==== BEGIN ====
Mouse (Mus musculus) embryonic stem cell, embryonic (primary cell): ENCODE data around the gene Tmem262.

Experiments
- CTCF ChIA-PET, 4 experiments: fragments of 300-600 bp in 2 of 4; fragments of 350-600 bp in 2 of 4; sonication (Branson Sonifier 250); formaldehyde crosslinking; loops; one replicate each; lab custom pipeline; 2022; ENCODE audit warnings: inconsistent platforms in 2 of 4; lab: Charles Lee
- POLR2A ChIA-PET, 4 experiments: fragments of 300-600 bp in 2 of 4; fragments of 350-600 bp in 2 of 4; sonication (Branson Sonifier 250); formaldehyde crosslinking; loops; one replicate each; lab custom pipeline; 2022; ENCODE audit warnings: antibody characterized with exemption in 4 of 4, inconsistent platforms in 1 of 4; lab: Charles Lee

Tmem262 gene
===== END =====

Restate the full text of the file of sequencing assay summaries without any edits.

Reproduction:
Mouse (Mus musculus) embryonic stem cell, embryonic (primary cell): ENCODE data around the gene Tmem262.

Experiments
- CTCF ChIA-PET, 4 experiments: fragments of 300-600 bp in 2 of 4; fragments of 350-600 bp in 2 of 4; sonication (Branson Sonifier 250); formaldehyde crosslinking; loops; one replicate each; lab custom pipeline; 2022; ENCODE audit warnings: inconsistent platforms in 2 of 4; lab: Charles Lee
- POLR2A ChIA-PET, 4 experiments: fragments of 300-600 bp in 2 of 4; fragments of 350-600 bp in 2 of 4; sonication (Branson Sonifier 250); formaldehyde crosslinking; loops; one replicate each; lab custom pipeline; 2022; ENCODE audit warnings: antibody characterized with exemption in 4 of 4, inconsistent platforms in 1 of 4; lab: Charles Lee

Tmem262 gene